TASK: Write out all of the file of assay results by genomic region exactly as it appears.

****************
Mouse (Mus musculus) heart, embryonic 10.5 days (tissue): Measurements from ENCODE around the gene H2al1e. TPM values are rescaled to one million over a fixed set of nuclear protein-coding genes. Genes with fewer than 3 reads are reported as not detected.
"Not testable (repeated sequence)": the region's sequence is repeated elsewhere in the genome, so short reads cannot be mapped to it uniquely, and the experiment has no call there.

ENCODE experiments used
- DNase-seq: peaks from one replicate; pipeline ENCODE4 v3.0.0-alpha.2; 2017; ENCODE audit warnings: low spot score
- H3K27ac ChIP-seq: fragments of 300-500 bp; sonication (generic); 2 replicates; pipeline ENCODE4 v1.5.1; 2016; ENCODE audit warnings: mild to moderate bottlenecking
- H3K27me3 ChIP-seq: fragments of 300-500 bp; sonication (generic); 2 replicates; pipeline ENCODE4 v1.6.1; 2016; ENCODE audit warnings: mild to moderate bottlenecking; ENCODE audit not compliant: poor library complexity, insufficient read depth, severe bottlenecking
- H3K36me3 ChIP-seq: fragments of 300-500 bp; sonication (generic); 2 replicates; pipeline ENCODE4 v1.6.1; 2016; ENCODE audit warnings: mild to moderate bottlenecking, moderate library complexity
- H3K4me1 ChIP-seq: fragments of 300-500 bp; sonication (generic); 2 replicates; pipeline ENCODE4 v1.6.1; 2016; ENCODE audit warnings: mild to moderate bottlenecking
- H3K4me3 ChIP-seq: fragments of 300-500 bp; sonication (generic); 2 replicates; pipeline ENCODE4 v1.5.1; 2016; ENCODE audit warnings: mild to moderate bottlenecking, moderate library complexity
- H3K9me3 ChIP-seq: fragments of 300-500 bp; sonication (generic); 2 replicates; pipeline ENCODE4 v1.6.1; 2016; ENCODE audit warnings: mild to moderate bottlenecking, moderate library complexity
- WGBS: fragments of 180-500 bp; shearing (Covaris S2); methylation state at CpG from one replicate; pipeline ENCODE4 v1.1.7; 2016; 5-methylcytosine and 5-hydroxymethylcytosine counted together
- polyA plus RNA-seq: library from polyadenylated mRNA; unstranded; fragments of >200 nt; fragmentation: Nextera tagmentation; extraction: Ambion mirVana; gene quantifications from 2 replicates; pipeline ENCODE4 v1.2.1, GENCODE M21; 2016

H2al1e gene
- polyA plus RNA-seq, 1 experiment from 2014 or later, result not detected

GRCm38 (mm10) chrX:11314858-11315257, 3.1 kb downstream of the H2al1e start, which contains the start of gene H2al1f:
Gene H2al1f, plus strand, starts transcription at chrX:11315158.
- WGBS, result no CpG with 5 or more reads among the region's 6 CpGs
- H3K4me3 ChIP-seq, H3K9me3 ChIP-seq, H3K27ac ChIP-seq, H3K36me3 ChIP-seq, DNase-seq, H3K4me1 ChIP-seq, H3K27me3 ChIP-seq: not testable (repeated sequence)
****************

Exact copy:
Mouse (Mus musculus) heart, embryonic 10.5 days (tissue): Measurements from ENCODE around the gene H2al1e. TPM values are rescaled to one million over a fixed set of nuclear protein-coding genes. Genes with fewer than 3 reads are reported as not detected.
"Not testable (repeated sequence)": the region's sequence is repeated elsewhere in the genome, so short reads cannot be mapped to it uniquely, and the experiment has no call there.

ENCODE experiments used
- DNase-seq: peaks from one replicate; pipeline ENCODE4 v3.0.0-alpha.2; 2017; ENCODE audit warnings: low spot score
- H3K27ac ChIP-seq: fragments of 300-500 bp; sonication (generic); 2 replicates; pipeline ENCODE4 v1.5.1; 2016; ENCODE audit warnings: mild to moderate bottlenecking
- H3K27me3 ChIP-seq: fragments of 300-500 bp; sonication (generic); 2 replicates; pipeline ENCODE4 v1.6.1; 2016; ENCODE audit warnings: mild to moderate bottlenecking; ENCODE audit not compliant: poor library complexity, insufficient read depth, severe bottlenecking
- H3K36me3 ChIP-seq: fragments of 300-500 bp; sonication (generic); 2 replicates; pipeline ENCODE4 v1.6.1; 2016; ENCODE audit warnings: mild to moderate bottlenecking, moderate library complexity
- H3K4me1 ChIP-seq: fragments of 300-500 bp; sonication (generic); 2 replicates; pipeline ENCODE4 v1.6.1; 2016; ENCODE audit warnings: mild to moderate bottlenecking
- H3K4me3 ChIP-seq: fragments of 300-500 bp; sonication (generic); 2 replicates; pipeline ENCODE4 v1.5.1; 2016; ENCODE audit warnings: mild to moderate bottlenecking, moderate library complexity
- H3K9me3 ChIP-seq: fragments of 300-500 bp; sonication (generic); 2 replicates; pipeline ENCODE4 v1.6.1; 2016; ENCODE audit warnings: mild to moderate bottlenecking, moderate library complexity
- WGBS: fragments of 180-500 bp; shearing (Covaris S2); methylation state at CpG from one replicate; pipeline ENCODE4 v1.1.7; 2016; 5-methylcytosine and 5-hydroxymethylcytosine counted together
- polyA plus RNA-seq: library from polyadenylated mRNA; unstranded; fragments of >200 nt; fragmentation: Nextera tagmentation; extraction: Ambion mirVana; gene quantifications from 2 replicates; pipeline ENCODE4 v1.2.1, GENCODE M21; 2016

H2al1e gene
- polyA plus RNA-seq, 1 experiment from 2014 or later, result not detected

GRCm38 (mm10) chrX:11314858-11315257, 3.1 kb downstream of the H2al1e start, which contains the start of gene H2al1f:
Gene H2al1f, plus strand, starts transcription at chrX:11315158.
- WGBS, result no CpG with 5 or more reads among the region's 6 CpGs
- H3K4me3 ChIP-seq, H3K9me3 ChIP-seq, H3K27ac ChIP-seq, H3K36me3 ChIP-seq, DNase-seq, H3K4me1 ChIP-seq, H3K27me3 ChIP-seq: not testable (repeated sequence)